Meanwhile, back in New York, the real owls are being kept under wraps by those in the know, in order to protect their nesting from disturbance by avid fans.

At Gallery Hanahou, on the other hand, the owls are getting a lot of well-deserved publicity. Owls Have More Fun by designer Lisa Grue is aptly named – there are a lot of owls, and they’re a lot of fun. The birds are stylized in stark black and white, accented with vivid pink and yellow, and presented in a desire of contexts – enormous wallpaper designs, tiny little painted ceramic plates – with cryptic messages. The theme, beyond the obvious, is a feminist desire to see young girls embrace cleverness and wisdom – not just cuteness – as a driving force in life. I certainly can’t argue with that.

It’s always interesting to me to see how people who aren’t naturalists or scientists or specifically nature-oriented artists nevertheless connect with nature in their work. The show is running through March 26, so if you’re in NYC, consider checking it out!

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Always paying more attention to flashy tourists than hard-working natives:

Mandarin Duck in the 79th Street Boat Basin

(I want a houseboat!)

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Female Bufflehead by Mdf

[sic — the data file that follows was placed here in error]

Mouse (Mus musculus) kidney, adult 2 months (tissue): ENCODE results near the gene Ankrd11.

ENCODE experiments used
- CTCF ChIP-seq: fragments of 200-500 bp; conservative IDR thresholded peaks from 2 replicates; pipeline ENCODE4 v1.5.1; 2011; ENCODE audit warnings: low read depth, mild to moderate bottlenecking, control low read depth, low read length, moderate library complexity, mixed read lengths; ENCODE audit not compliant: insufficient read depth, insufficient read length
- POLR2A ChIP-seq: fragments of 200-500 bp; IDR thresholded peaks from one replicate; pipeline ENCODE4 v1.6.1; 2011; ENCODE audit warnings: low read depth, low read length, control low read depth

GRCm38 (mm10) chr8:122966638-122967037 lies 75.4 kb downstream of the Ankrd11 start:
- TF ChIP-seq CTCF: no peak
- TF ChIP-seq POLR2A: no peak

Sea Duck Inshore

Sea ducks. The phrase sets a certain type of birder (cold-hardy, salt-resistant, moderately insane) throbbing with anticipation. We have spoken before of the Long-tailed Duck, the Harlequin Duck, and other anseriform denizens of the briny deep. But there is one among the tribe that need not cost you your extremities, one pocket-edition sea duck that brings its tang of winter romance even to environs as calm as Prospect Park: the Bufflehead.

The Buffle in Bufflehead is short for Buffalo – the idea being that the bulbous shape of the male bird’s head in full display bears some resemblance to that of the American Bison, which is not a buffalo. Other things that named after the bison which is not a buffalo include Buffalo, New York (and by extension the Buffalo Bills, a notoriously non-champion American football team, and buffalo wings) and Buffalo soldiers (and by extension the Bob Marley song Buffalo Soldier, Ray Petri’s visual imaging company Buffalo, and Neneh Cherry’s hit song Buffalo Stance).